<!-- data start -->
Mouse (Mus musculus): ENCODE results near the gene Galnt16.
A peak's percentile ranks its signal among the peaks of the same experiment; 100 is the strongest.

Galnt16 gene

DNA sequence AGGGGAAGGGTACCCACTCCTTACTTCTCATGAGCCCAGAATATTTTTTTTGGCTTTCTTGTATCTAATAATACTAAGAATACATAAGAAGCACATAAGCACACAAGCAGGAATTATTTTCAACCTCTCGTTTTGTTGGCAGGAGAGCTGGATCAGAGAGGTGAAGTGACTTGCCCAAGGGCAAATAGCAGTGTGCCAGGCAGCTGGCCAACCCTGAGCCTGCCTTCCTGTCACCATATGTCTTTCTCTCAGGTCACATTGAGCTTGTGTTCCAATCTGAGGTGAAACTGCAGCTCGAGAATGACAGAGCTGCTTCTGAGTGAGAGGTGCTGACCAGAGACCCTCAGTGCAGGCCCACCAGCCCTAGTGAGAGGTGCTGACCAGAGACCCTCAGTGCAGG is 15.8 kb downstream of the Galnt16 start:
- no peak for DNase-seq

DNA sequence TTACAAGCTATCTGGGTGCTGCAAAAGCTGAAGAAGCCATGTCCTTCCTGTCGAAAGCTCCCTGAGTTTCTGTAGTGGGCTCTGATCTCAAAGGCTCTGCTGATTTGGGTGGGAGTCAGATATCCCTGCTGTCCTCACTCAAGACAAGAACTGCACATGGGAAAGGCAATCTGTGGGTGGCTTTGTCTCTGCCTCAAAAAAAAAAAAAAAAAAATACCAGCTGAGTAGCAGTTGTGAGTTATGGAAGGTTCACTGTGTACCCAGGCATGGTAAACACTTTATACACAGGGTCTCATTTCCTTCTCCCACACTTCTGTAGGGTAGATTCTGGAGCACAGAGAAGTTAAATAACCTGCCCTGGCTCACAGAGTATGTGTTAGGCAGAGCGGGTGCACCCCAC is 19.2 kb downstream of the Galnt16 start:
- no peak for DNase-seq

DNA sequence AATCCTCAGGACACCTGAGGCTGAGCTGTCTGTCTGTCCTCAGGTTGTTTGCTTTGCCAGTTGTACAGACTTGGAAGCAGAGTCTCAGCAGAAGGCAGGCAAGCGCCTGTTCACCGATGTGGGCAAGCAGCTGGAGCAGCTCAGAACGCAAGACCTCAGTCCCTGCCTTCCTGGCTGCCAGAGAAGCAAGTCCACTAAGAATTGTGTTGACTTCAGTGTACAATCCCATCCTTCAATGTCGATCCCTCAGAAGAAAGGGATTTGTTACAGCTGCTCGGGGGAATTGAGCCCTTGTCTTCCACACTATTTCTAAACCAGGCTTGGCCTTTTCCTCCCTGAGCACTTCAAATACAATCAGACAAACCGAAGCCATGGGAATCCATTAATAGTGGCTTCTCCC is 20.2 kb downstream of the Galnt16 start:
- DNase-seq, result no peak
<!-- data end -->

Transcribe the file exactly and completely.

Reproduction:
Mouse (Mus musculus): ENCODE results near the gene Galnt16.
A peak's percentile ranks its signal among the peaks of the same experiment; 100 is the strongest.

Galnt16 gene

DNA sequence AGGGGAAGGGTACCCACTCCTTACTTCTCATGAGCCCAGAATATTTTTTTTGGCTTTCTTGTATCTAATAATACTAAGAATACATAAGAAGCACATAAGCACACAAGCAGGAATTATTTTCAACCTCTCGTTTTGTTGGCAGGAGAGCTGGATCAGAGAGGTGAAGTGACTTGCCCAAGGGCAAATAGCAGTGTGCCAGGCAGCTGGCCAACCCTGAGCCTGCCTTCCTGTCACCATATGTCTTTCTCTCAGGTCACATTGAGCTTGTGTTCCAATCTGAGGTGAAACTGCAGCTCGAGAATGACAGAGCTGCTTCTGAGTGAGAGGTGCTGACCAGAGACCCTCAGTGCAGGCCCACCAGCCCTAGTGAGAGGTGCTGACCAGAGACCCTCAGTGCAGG is 15.8 kb downstream of the Galnt16 start:
- no peak for DNase-seq

DNA sequence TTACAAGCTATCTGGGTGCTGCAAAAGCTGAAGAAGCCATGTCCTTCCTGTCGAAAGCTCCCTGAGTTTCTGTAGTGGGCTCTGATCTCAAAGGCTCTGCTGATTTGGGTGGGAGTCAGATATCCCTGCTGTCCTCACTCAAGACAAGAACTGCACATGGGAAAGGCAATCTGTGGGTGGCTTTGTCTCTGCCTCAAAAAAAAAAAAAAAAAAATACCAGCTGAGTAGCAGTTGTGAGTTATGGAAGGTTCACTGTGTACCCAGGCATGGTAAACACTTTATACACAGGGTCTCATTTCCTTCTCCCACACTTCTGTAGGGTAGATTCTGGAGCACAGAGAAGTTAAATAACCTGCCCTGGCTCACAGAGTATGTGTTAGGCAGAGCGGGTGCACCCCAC is 19.2 kb downstream of the Galnt16 start:
- no peak for DNase-seq

DNA sequence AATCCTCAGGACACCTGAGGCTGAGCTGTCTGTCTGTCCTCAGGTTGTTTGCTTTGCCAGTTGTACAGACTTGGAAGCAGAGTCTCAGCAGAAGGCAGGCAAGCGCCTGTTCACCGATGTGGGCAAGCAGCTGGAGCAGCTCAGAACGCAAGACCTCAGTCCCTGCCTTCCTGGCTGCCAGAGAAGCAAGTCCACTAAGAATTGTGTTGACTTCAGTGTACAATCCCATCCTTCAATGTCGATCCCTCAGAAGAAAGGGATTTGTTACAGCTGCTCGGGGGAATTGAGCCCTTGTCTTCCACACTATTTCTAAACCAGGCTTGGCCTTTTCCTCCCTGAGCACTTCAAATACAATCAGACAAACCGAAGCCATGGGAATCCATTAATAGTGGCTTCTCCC is 20.2 kb downstream of the Galnt16 start:
- DNase-seq, result no peak